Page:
Middle Tennessee State University’s Board of Trustees voted Tuesday to ask the state for an additional $20 million for its Applied Engineering building project to cover inflationary increases in construction cost.
MTSU received state approval last year for a new 89,000-square-foot, $54.9 million Applied Engineering Building that will serve as the home for the Engineering Technology and Mechatronics Engineering programs.
Joey Jacobs, chair of the board’s Finance and Personnel Committee, told trustees that “significant inflation in construction costs experienced by many higher education institutions (have) affected the capital outlay projects.”
As a result, Jacobs said, the Tennessee Higher Education Commission has worked with the state “to allow institutions to request additional funding on a previously approved project, instead of requesting a new project this year.”
The Applied Engineering Building, set to be located to the south of the new building for the School of Concrete and Construction Management, will further establish an area called the Science Corridor of Innovation along Alumni Drive.
A new 54,000-square-foot, $40.1 million Concrete and Construction Management building is almost complete, with a ribbon-cutting ceremony set for mid-October.
“The Applied Engineering Building will be the next step in the campus master plan to rejuvenate this area of campus and its applied sciences programs,” according to an architect’s report. “These buildings will serve as a new gateway into campus and set the tone for the future development and growth around the East Quad extension to the north of the site.”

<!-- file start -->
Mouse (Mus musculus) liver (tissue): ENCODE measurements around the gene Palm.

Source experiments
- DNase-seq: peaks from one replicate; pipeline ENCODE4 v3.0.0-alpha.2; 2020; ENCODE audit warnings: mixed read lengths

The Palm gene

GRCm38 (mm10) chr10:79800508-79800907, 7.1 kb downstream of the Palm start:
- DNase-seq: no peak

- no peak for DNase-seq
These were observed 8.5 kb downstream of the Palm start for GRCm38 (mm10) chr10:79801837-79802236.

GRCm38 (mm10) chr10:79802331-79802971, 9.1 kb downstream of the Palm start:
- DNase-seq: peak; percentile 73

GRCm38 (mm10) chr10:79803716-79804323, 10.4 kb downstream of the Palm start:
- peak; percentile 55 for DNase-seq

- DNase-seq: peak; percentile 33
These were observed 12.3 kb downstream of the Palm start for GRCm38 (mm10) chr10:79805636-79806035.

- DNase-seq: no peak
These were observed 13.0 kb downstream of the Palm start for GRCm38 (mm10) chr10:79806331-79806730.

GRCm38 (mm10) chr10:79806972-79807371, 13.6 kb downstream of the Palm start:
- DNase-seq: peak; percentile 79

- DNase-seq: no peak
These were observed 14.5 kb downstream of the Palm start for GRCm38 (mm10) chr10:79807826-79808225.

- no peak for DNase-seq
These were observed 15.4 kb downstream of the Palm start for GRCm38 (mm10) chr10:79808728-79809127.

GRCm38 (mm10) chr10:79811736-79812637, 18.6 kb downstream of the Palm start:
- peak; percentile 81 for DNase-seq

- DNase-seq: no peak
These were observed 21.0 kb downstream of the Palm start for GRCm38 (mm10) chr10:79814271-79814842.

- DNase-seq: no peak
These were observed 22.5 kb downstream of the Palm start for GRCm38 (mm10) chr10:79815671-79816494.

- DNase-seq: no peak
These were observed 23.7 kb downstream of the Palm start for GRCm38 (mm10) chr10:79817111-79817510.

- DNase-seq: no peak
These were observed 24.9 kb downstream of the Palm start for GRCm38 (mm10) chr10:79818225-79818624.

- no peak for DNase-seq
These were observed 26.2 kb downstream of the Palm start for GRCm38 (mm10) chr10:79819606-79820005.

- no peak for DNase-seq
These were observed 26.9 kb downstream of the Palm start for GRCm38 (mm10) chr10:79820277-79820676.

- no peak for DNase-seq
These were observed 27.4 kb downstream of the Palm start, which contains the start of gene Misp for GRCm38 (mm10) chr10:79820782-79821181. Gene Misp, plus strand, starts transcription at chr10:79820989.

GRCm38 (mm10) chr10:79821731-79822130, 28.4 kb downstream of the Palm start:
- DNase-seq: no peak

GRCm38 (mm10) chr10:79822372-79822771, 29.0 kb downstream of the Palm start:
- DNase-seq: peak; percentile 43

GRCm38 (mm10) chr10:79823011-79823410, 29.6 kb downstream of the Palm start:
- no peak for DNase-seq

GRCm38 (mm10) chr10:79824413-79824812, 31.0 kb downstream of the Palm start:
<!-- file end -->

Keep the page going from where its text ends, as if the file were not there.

The building will house the Engineering Technology Department, which offers degrees in Engineering Technology and Mechatronics Engineering. It, along with the School of Concrete and Construction Management, are part of the College of Basic and Applied Sciences.
In other business, the board:
- heard Trustee Pam Wright share a resolution honoring the late Darrell S. Freeman Sr., the former vice chair who died June 28. Wright said Freeman “was a man of many talents and passions, with a vast array of accomplishments and achievements, honoring his perseverance and his humanity.”
- learned that the Southern Association of Colleges and Schools Commission on Colleges (SACSCOC), MTSU’s primary accrediting body, reviewed the university’s fifth-year interim report and found it in compliance with 22 selected standards, issuing no findings for additional reporting.
- was told the Shelbyville City Council approved the city to purchase 32 acres located between the Shelbyville Municipal Airport and U.S. Route 231. A portion of this acquisition will be used for the new flight training campus for the Aerospace Department.
- modified parking policy so that all parking areas set aside for students in residence halls are reserved 24 hours a day. The policy also says now that all spaces not expressly designated as reserved are open after 4:30 p.m. and before 8 a.m. Mondays through Fridays.
- approved expedited tenure for Nancy Stone, recently hired as chair of the Philosophy Department from the Missouri University of Science and Technology.
- added a requirement that sponsored and co-sponsored events that are open to the campus community and/or general public be made available to all attendees on an equal basis and to increase the participation threshold for spontaneous outdoor events to 50 individuals.
— Andrew Oppmann (Andrew.Oppmann@mtsu.edu)